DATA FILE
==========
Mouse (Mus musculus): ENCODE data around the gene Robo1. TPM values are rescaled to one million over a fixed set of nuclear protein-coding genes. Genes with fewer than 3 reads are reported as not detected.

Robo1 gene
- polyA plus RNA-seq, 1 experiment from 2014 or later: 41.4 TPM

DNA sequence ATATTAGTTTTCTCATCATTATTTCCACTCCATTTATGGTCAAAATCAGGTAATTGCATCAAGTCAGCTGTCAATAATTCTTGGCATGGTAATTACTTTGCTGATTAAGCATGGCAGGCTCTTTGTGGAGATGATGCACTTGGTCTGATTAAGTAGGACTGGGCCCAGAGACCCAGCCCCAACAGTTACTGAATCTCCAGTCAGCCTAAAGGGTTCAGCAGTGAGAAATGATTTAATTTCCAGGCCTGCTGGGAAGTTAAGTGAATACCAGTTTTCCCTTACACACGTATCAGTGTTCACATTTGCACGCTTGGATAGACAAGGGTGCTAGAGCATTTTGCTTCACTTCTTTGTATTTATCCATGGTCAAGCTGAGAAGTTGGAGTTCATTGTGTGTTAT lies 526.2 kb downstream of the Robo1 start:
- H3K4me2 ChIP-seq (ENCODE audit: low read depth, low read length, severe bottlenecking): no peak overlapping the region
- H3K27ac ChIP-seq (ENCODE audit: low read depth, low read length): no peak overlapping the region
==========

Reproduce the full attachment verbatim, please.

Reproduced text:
Mouse (Mus musculus): ENCODE data around the gene Robo1. TPM values are rescaled to one million over a fixed set of nuclear protein-coding genes. Genes with fewer than 3 reads are reported as not detected.

Robo1 gene
- polyA plus RNA-seq, 1 experiment from 2014 or later: 41.4 TPM

DNA sequence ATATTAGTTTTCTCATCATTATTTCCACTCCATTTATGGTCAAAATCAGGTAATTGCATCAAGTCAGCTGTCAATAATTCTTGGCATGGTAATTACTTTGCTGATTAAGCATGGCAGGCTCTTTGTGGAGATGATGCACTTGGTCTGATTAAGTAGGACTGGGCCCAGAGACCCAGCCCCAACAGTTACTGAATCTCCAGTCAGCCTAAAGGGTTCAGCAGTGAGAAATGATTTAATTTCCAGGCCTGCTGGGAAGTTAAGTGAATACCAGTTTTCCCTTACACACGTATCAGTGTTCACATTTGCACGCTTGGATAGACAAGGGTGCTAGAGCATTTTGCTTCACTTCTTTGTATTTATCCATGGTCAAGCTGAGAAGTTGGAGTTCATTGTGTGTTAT lies 526.2 kb downstream of the Robo1 start:
- H3K4me2 ChIP-seq (ENCODE audit: low read depth, low read length, severe bottlenecking): no peak overlapping the region
- H3K27ac ChIP-seq (ENCODE audit: low read depth, low read length): no peak overlapping the region